A number of verbs show different behaviour between British and US English. Those that are merely spelling variants are discussed above in 21.4.1. Some other verbs have forms that are used exclusively or preferentially in only one dialect. A few verbs (some mentioned in 3.2.1) have a participle form ending in -t that is not used in US English when the verb appears as part of a finite verb phrase. These forms—burnt, leant, learnt, smelt, spelt, spilt, and spoilt—are not used in US English and should be replaced by their -ed equivalents when Americanizing text. Burnt is occasionally used in US English as an adjective.

Special attention should be given to the participles got and gotten, since British English does not use the latter as a past participle of get. When Briticizing text, all instances of gotten can simply be changed to got. When Americanizing, it is necessary to distinguish the various senses of get. US English uses got in verb phrases where the verb means ‘possess’ (I've got a beach house in Florida) and ‘have as an obligation’ (I’ve got to go to Chicago next week). Gotten is the preferred form when the verb means ‘obtain’ (Have you gotten your results yet?) and ‘become’ (She hasn’t gotten any prettier over the years). Gotten is also more usual in US English in a number of idioms and phrasal verbs containing get, such as get used to something, get over something, get through something, get rid of something, get nowhere/anywhere.

21.5.4 Variants with common etymology

Several word pairs in British and US English derive wholly or partly from a common ancestor but have settled on distinct preferred forms in the two dialects. These are laid out in Table 21.4.

Table 21.4

US English

British English

airplane

aeroplane

aluminum

aluminium

candidacy

candidature

centennial

centenary

costumer

costumier

deviltry

devilry

doodad

doodah

edgewise

edgeways

elasticized

elasticated

expiration

expiry

furor

furore

hauler

haulier

hodge-podge

hotch-potch

hydroplane

aquaplane

math

maths

normalcy

normality

orient (verb)

orientate

polyethylene

polythene

raise (in pay)

rise

sailboat

sailing boat

sequester

sequestrate

snicker

snigger

specialty

specialism

tidbit

titbit

21.5.5 Variability in function words

Although it rarely gives rise to a misunderstanding, there are several minor differences between British and US English in the choice of function words such as prepositions, conjunctions, and articles. The main points to be aware of are:

  • around/round US English does not use round as a preposition or an adverb; around is used in all cases.

  • around/about Many phrasal verbs in the two dialects differ only by British English preferring about, and US English preferring around, for the particle. Examples include mess around/about, hang around/about, lie around/about.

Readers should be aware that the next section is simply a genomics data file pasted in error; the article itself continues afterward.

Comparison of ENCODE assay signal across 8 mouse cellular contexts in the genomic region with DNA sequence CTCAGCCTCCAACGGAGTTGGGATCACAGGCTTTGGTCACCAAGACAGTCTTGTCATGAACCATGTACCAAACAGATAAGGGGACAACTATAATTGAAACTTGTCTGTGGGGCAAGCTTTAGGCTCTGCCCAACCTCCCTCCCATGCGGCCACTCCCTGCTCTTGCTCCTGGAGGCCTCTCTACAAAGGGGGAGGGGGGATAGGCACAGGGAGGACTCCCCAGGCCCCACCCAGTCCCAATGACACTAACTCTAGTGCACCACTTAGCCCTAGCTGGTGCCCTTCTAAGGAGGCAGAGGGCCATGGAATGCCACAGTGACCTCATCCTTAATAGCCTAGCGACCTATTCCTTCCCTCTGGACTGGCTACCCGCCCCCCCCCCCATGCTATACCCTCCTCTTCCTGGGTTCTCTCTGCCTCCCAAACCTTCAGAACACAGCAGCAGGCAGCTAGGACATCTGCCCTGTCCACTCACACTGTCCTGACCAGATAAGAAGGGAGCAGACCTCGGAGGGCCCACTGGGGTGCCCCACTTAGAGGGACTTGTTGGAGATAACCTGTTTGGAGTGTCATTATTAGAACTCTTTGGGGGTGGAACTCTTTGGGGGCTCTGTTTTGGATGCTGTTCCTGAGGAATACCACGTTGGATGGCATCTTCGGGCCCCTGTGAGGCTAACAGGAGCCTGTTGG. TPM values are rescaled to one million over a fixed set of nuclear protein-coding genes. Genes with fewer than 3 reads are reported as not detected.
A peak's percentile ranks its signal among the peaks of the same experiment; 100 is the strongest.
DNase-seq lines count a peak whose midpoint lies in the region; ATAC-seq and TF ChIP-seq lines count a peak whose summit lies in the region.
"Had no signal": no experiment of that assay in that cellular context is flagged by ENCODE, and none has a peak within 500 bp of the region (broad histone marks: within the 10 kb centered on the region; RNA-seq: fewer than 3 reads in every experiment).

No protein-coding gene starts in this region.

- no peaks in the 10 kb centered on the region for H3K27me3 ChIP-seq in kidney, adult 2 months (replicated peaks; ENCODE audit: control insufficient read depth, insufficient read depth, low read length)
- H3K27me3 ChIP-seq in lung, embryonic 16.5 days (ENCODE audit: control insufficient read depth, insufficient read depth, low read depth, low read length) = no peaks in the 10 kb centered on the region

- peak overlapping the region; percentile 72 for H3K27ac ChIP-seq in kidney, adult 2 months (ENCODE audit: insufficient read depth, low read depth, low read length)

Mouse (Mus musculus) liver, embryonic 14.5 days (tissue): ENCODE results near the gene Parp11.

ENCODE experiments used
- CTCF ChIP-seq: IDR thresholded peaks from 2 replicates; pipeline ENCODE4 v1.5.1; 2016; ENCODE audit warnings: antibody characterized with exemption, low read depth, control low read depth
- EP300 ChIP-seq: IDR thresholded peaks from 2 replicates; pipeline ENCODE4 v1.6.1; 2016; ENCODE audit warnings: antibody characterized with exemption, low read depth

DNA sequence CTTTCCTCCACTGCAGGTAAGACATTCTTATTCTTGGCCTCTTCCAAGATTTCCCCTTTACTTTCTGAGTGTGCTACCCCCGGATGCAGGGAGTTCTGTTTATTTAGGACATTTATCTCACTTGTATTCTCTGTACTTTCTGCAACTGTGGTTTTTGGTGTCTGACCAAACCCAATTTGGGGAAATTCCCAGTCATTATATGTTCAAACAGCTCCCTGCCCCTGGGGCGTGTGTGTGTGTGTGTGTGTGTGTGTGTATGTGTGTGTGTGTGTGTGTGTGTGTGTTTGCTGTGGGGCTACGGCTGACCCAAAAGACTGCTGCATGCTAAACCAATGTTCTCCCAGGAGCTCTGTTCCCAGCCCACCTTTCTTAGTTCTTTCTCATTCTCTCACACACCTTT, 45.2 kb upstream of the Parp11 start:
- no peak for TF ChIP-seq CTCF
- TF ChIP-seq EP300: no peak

• inside, when used as a preposition, may be followed by of in US English, but not usually in British English.

  • amidst/amongst/whilst These are generally not used in US English, which prefers amid/among/while.

  • • Both dialects use different from when contrasting two things. Different than is mainly used in US English; different to is used exclusively in British English.

  • • A number of idioms and set phrases use a different preposition in the two dialects: British at the weekend, US on the weekend; British at school, US in school; a vehicle on tow (British), or in tow (US).

  • • variable use of the definite article (British in/to hospital, US in/to the hospital; British at table, US at the table).

  • towards occurs in both dialects but toward, preferred in US English, is rare in British.

21.5.6 Offensive language

Language that may be offensive to some readers, or regarded as insensitive to its intended audience, is largely the same among varieties of English and careful writers avoid it. Words in Table 21.5 are differently perceived and used by Britons and Americans and so should be scrutinized carefully when editing text from the opposite dialect.

Humorous puns in informal writing that play on the ambiguity of slang and informal terms with variable meanings in different dialects—such as dick, fag, faggot, knock-up, randy, rear-ender, rubber, shag, willie—should probably be left alone in localizing text unless it is suspected that an offensive misunderstanding may result.

Table 21.5

Word

Use in British English

Use in US English

fit noun

a sudden attack of convulsions

(regarded as offensive when used with reference to epilepsy; use seizure instead)

fanny noun

vulgar term for female genitalia

informal or humorous term for the buttocks

spunk noun

vulgar term for semen

pluck; spirit; mettle